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There is very little literature that deals with how well refugees in the United States compare to other groups in the region of their residence. There are certain secondary sources that talk of a “refugee gap”. In this project, I tried to understand the extent of this gap in the Hartford metropolitan region in Connecticut. This will form a preliminary part of the solution to the problem of understanding how refugees can do better in economic terms in the region. I conducted surveys of those who are in the Hartford metropolitan region as refugees or asylum seekers, and collected anonymized information on their income levels, economic sector of work, educational qualifications, and issues they have faced with recredentialisation. The results show that there is indeed a significant disparity in incomes between refugees and non-refugees in the Hartford metropolitan region, and many refugees face significant challenges in using their educational credentials from their home countries when they come to the United States, and have to go through a lengthy process of recredentialisation.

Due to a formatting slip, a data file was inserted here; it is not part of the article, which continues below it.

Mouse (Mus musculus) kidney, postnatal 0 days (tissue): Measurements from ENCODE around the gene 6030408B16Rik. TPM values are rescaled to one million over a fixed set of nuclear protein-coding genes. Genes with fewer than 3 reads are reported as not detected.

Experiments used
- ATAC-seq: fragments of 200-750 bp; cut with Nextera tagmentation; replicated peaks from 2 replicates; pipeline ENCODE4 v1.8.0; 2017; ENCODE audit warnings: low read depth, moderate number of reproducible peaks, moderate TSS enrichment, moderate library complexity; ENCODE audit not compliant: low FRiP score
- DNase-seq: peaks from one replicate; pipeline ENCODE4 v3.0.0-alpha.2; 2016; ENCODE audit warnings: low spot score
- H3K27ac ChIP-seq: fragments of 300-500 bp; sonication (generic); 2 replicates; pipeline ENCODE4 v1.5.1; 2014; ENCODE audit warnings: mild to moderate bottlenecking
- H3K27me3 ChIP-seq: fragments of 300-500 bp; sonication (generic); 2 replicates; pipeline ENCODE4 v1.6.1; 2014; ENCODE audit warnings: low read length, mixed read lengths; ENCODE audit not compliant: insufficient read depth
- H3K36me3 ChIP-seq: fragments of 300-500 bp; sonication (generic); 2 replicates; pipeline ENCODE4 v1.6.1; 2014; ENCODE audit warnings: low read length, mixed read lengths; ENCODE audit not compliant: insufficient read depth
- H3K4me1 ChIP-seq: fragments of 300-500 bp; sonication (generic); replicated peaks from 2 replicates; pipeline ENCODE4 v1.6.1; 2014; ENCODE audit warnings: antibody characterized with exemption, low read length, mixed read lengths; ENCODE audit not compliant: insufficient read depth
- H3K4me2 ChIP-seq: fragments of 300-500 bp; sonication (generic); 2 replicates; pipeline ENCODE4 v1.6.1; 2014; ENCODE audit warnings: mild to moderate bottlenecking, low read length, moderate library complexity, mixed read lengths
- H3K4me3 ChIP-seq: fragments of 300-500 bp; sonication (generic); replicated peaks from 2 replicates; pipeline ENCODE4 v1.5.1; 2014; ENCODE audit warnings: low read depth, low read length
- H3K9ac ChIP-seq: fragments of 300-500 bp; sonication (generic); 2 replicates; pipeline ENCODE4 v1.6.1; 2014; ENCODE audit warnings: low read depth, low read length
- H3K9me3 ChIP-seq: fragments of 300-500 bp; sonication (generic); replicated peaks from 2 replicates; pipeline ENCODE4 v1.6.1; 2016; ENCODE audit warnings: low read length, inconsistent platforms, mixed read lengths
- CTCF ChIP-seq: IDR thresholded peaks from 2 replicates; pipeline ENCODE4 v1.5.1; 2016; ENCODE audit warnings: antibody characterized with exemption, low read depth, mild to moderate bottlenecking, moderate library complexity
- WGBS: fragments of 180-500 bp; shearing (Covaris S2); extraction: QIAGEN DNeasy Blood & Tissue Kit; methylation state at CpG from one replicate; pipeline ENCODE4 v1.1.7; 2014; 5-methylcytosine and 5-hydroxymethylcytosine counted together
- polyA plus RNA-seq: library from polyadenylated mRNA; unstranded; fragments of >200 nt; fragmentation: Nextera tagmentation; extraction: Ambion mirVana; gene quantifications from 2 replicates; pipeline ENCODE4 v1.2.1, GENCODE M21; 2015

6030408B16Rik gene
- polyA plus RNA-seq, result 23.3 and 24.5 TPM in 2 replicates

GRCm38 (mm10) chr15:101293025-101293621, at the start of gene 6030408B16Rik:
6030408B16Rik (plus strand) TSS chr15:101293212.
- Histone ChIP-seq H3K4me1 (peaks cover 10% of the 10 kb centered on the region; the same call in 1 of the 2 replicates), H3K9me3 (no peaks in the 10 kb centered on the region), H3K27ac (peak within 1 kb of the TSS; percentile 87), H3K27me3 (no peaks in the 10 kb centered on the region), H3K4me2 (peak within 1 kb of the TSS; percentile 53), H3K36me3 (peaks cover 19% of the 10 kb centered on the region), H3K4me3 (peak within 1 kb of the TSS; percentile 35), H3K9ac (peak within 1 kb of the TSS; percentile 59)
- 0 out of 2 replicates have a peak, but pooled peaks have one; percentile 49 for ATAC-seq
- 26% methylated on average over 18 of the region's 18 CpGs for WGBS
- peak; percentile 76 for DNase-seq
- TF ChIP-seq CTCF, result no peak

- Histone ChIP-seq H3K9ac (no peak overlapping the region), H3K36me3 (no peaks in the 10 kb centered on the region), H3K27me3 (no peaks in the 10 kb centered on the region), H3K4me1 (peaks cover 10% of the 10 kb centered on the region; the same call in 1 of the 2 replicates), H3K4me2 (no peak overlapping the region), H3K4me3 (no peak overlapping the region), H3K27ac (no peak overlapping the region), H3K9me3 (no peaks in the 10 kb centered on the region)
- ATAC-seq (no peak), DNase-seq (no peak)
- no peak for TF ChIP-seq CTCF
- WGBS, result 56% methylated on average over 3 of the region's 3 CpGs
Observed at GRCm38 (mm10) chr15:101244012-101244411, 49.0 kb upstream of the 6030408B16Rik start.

Community Partner: Hartford Commission on Refugee and Immigrant Affairs